House Bills (HBs) &
House Joint Resolutions (HJRs)
Senate Bills (SBs) &
Senate Joint Resolutions (SJRs)
Filed 5,619 2,726
Reported out of committee 2,200 866
Passed by chamber of origin 1,594 816
Referred to committee in opposite chamber 1,520 560
Reported out of committee in opposite chamber 863 631
Passed opposite chamber 549 377
Sent to the Governor 227 264
Signed by the Governor 9 95
Filed without the Governor's signature 1 5
Vetoed by the Governor 0 1

Previous bill statistics posts:

 

Conference Committee FAQs

The 88th Regular Session ends Monday, May 29, 2023. As the end of session draws near, the following information on conference committees may be helpful.

What is a conference committee?

From the Texas Legislative Glossary (Texas Legislative Council), a conference committee is “A committee composed of five members from each chamber appointed by the respective presiding officers to resolve the differences between the House and Senate versions of a measure when the originating chamber refuses to concur in the changes made by the opposite chamber.”

See also The Legislative Process in Texas (Texas Legislative Council, 2023) for more information on the conference committee process.

How do I know if a bill goes to conference committee?

The bill history or "Actions" list indicates if a bill goes to conference committee. In the list of actions, look for "House appoints conferees" or "Senate appoints conferees." These actions indicate that each chamber has agreed to go to conference committee and has appointed members to the committee. Bill histories can be viewed in Texas Legislature Online on the "History" and "Actions" pages of a bill.

 

How can I see who was appointed to a particular conference committee?

Conference committee appointees are entered into the Texas Legislature Online system as they are appointed and will be listed on the "History" page of the bill.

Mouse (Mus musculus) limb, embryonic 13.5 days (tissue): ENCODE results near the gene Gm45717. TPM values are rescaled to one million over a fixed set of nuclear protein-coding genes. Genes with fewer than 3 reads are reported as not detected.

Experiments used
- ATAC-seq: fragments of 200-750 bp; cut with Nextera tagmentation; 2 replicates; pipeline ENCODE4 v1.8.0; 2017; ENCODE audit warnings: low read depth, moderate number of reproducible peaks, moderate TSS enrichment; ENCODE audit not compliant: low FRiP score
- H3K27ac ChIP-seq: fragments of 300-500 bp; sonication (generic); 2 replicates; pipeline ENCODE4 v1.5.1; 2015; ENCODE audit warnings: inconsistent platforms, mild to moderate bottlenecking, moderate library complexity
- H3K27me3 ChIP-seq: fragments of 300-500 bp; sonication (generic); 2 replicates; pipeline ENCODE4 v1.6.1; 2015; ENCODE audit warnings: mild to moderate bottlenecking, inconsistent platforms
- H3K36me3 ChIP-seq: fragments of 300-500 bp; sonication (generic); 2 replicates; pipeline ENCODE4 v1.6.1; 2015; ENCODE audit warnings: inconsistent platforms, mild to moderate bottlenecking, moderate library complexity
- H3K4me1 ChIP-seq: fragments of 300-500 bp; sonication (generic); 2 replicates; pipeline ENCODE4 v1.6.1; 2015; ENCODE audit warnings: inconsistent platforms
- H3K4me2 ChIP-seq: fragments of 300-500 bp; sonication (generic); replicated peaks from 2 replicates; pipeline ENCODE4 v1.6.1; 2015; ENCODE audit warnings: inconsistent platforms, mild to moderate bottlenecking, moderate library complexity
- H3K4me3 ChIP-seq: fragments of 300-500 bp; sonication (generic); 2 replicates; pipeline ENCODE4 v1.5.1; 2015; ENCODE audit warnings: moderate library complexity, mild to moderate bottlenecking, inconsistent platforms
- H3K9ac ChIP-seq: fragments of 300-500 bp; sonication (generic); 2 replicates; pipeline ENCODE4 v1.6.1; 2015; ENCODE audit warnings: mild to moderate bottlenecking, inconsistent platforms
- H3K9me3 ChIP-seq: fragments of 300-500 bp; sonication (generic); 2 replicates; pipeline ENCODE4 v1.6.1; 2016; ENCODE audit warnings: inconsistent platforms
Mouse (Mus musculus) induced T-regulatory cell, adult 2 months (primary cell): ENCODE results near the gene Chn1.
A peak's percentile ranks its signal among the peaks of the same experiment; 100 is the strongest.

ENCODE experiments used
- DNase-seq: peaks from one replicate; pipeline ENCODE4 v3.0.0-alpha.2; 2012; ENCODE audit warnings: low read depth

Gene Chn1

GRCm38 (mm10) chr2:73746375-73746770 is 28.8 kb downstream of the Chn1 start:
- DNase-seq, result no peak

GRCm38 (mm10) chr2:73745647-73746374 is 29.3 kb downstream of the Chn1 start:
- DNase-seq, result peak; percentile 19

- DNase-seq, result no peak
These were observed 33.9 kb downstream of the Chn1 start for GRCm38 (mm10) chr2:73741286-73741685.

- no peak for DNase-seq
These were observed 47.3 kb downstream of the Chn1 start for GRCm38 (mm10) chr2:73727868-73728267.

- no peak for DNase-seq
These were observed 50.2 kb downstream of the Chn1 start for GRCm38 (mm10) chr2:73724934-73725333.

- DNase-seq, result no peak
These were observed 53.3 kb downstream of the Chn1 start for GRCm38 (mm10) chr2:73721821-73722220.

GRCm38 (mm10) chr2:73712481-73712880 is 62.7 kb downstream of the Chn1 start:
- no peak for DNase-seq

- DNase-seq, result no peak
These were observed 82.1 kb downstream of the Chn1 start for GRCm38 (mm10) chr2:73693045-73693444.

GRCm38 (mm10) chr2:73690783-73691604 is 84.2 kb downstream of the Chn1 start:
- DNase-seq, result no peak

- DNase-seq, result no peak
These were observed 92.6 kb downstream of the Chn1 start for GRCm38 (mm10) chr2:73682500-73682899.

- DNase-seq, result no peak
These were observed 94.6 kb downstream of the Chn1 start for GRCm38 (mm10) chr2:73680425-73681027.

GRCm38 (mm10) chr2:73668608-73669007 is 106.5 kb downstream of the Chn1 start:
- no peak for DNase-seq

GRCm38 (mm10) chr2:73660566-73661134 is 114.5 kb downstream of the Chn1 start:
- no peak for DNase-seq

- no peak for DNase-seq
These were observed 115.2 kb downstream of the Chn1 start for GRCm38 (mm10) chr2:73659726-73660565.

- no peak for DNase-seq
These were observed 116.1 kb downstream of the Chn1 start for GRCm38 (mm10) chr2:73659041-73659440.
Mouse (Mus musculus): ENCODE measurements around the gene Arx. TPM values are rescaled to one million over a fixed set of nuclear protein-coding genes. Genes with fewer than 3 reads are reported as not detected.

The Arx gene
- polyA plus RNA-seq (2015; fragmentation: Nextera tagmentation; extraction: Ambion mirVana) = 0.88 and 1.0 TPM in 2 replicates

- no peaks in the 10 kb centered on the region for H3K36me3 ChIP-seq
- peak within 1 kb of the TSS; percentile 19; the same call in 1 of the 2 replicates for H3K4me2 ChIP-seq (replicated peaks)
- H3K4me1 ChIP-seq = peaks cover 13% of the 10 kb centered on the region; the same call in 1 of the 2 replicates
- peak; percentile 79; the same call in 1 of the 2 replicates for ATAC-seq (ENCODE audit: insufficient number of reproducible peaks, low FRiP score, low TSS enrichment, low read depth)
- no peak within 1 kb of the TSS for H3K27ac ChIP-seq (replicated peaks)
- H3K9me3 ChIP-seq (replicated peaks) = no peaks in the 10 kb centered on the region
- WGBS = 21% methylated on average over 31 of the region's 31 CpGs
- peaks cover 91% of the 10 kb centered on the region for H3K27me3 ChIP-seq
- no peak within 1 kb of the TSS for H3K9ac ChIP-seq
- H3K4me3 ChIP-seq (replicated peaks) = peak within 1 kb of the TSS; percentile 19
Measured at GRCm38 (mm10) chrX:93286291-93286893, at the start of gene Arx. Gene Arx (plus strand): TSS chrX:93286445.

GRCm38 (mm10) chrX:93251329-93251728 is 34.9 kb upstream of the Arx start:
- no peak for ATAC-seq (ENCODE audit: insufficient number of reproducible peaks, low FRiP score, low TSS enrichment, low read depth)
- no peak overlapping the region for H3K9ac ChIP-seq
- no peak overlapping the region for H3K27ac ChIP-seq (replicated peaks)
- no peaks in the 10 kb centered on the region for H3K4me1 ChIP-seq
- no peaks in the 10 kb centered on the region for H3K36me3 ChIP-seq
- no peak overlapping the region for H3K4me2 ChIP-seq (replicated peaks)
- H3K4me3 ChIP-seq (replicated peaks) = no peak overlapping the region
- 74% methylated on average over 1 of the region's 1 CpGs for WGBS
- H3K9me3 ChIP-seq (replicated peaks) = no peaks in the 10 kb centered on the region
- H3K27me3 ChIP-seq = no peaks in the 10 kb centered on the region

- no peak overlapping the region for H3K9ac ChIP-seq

When do conference committees meet and are they open to the public?

Formal meeting notices are not always published for conference committee meetings and the meetings generally are not recorded. House Rules, Rule 13, Chapter C, §§ 6-13 and Senate Rules, Article XII address conference committee procedures.

How can I view conference committee reports?

After a conference committee has reached an agreement, a report is submitted to both chambers for approval or disapproval. The report must be accepted by at least three conferees from each chamber and must contain the agreed upon text of the bill, a side-by-side analysis (Ex. HB 5, 87th R.S.) comparing the text of the compromise bill to both the House and the Senate versions, and the signatures of the conferees who approved the report.

Conference committee reports can be found on the Legislative Reference Library website by clicking on "Legislation" on the navigation bar and then "Conference Committee Reports" in the drop-down menu.

 

 

Conference committee reports are also available on the "Text" page of a bill in Texas Legislature Online.

 

What if the conference committee wants to add language to the bill that is not included in either the House or Senate versions?

To add language to the bill that is not included in either the House or Senate versions, the conference committee obtains approval to suspend the language limitation found in the House and Senate rules by passing simple resolutions delineating the information they would like to include. In the bill history of the bill that went to conference committee, look for the actions "House adopts resolution to go outside bounds" and/or "Senate adopts resolution to go outside bounds." See HB 5 (87th R.S.) as an example. HR 1868 (87th R.S.) and SR 516 (87th R.S.) were adopted to add additional language to the conference committee report.

What happens if the conference committee report is not accepted by either chamber?

It may be returned to the same conference committee for further deliberation or the appointment of a new committee may be requested. If an agreement is not reached, the bill will not become law.

If the conference committee report is adopted by both chambers, the bill is enrolled, signed by the presiding officers, and sent to the governor.

What are the deadlines for conference committees?

According to the 88th Legislature, Regular Session Deadlines for Action under House and Senate Rules:

Friday, May 26:

  • Before midnight—House copies of conference committee report (CCR) on the general appropriations bill must be distributed (48-hour layout).
  • Before midnight—Senate copies of CCRs on tax, general appropriations, and reapportionment bills must be distributed (48-hour layout).

Saturday, May 27:

  • Before midnight—House copies of CCRs on joint resolutions and bills other than the general appropriations bill must be distributed (24-hour layout).
  • Before midnight—Senate copies of CCRs on joint resolutions and bills other than tax, general appropriations, and reapportionment bills must be distributed (24-hour layout).

Sunday, May 28:

  • Last day for House to adopt CCRs or discharge House conferees and concur in Senate amendments.
  • Last day for Senate to concur in House amendments or adopt CCRs.